Any film starring Maya Rudolph (Bridesmaids, Grown Ups, The Good Place), already sets a precedent that it will be exactly what you expect it to be. Mix in a big ‘ol spoon of Amy Poehler (Parks and Recreation) in her directorial debut and you get Wine Country. A mildly heartwarming tale of old friends who go on a trip to celebrate a 50th birthday. The biggest shock of this film is that not all goes to plan, right behind the fact that they drink copious amounts of wine. But something about this film makes the incredibly predictable narrative (if you can call it that), rather endearing. I wouldn’t watch it again, but I don’t regret watching it either.
‘I didn’t like it, I didn’t hate it.’
The plot of the film is relatively obvious from the outset, but that didn’t make it any less entertaining. Channeling the casual mid-life-crisis vibes of Grown Ups, and the attempts at a comedy take on serious issues that are so common on screen now, this film is precisely what it says on the tin. There were moments of laughter, moments of mild concern and moments of complete ludicrousness. It didn’t have the element of, what I like to call, “shove it down your throat comedy.” In which actors such as Rebel Wilson try so hard to not only be funny, but signpost the funny and stick a nice big bow and arrow on the funny. I didn’t feel like I was being expected to laugh out loud every three minutes in Wine Country. This was most definitely a relief as I could just watch the film for what it was, without feeling like I was really missing something that everyone else was laughing at. I didn’t like it, I didn’t hate it.
One credit to the film is that it did attempt to tackle some serious issues, but these issues were (mostly) pushed into the position of the butt of the jokes. They may as well have said, “We are women, we are going through menopause, we are hysterical or horny.” But, Poelher has a long way with words and decided to skirt around the point. It was hardly revolutionary in its depiction of a female friendship group. The simple plot and interspersed moments of comedy lends itself to a night in with – wait for it – your friends and a bottle of wine! (Pause for gasp) It was clearly attempting to convey the importance of friendship and the journey of drifting away, and back to, your friends. But the lack of depth undermined any real emotional connection to the film. This is becoming somewhat of a theme for Netflix originals, occasionally they come out with something amazing, but quite often their original productions lack one aspect or another.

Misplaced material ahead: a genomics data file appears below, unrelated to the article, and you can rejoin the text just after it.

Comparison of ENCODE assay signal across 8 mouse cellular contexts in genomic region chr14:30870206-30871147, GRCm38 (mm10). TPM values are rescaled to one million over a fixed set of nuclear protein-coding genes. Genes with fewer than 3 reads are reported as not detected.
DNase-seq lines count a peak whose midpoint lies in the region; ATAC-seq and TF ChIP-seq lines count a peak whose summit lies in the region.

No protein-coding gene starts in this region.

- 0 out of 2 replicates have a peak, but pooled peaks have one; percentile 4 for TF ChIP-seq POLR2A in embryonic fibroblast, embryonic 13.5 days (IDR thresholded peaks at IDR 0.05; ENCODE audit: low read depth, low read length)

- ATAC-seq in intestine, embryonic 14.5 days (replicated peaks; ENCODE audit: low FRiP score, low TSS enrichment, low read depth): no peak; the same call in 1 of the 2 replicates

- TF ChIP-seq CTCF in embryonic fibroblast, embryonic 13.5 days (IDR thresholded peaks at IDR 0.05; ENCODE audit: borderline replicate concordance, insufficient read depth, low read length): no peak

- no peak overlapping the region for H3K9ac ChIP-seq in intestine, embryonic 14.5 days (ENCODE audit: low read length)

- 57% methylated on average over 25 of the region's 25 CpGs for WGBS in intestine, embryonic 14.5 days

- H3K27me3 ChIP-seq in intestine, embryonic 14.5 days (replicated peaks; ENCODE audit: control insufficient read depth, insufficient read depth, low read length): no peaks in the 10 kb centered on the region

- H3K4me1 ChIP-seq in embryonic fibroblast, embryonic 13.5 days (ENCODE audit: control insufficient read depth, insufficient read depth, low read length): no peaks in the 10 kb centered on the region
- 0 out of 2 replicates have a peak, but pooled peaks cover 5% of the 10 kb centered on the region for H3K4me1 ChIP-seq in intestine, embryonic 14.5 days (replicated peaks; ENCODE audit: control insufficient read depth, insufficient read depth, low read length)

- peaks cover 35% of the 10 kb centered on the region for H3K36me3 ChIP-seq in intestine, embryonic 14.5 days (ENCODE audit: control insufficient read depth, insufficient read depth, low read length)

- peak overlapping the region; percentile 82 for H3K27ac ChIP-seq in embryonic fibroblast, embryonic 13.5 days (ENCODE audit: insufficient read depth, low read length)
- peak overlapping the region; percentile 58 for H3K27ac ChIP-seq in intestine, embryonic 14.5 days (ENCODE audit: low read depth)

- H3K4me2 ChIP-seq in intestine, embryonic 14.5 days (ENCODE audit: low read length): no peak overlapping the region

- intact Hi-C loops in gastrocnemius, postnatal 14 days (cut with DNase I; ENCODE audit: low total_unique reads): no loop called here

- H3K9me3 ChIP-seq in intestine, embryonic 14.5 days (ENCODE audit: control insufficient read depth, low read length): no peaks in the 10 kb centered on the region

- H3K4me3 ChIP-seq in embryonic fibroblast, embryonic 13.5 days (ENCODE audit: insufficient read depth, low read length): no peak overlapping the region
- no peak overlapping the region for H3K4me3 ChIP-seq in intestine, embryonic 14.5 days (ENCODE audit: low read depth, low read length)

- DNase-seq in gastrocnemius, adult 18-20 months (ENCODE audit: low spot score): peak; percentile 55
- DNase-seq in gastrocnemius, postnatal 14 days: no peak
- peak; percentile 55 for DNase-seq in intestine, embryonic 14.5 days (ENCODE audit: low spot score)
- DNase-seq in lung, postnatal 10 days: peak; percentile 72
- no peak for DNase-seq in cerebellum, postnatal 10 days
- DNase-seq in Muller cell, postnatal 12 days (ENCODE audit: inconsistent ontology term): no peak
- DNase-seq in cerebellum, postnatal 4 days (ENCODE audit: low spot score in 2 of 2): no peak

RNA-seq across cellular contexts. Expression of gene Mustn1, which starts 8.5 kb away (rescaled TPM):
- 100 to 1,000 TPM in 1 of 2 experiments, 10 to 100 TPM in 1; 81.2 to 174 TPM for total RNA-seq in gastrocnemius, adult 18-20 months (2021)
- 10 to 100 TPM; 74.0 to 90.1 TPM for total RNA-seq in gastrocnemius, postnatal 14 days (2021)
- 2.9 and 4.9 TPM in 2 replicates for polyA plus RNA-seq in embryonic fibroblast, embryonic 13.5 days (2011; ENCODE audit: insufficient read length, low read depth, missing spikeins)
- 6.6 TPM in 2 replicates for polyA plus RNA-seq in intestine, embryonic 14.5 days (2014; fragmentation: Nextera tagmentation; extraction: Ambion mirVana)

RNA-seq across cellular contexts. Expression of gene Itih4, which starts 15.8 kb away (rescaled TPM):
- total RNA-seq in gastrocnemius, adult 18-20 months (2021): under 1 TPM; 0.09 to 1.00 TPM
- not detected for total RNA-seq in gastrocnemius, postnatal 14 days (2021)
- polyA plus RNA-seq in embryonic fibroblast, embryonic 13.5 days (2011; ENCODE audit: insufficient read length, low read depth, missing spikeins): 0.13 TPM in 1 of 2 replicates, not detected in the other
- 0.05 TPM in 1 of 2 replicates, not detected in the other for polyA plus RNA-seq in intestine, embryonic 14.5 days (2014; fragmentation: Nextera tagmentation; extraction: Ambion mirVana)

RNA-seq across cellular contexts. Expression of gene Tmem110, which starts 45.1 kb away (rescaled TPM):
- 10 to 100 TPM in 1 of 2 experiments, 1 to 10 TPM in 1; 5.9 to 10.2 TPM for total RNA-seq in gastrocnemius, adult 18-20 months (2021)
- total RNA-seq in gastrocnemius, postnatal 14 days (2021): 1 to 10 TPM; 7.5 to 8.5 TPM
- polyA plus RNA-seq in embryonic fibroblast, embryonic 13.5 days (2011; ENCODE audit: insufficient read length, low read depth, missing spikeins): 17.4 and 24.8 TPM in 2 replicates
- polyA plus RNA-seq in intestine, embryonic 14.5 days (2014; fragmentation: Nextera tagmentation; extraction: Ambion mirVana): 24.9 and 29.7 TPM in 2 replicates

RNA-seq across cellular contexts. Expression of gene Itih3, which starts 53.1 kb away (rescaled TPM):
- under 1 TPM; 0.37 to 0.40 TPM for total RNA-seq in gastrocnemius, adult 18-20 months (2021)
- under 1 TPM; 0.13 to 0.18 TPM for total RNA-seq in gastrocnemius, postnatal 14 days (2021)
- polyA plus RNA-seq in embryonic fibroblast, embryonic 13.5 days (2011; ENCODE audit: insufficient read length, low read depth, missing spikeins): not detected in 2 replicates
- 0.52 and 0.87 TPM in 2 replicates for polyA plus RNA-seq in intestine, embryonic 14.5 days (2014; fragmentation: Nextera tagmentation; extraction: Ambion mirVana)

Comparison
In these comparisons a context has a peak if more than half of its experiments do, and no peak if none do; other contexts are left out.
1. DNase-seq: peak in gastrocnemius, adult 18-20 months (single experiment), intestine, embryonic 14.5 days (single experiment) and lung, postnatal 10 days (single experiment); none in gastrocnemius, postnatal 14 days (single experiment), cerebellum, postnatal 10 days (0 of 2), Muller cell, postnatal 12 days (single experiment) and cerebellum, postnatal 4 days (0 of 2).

‘the lack of depth undermined any real emotional connection to the film’
The best way I can describe this film is that it is two dimensional. (You know it makes sense) It has a good cast, a nice setting and a standard plot, but it lacks any real depth. Perhaps if I was also a 50 year old woman then I would have felt it resonated more with me. But I am not. So, unless you are a 50 year old woman, Wine Country will most probably provide you light entertainment for 100 minutes, a couple of mild to relatively substantial laughs, and a fading memory of a film that, in the current landscape of cinema, made a very fleeting impact.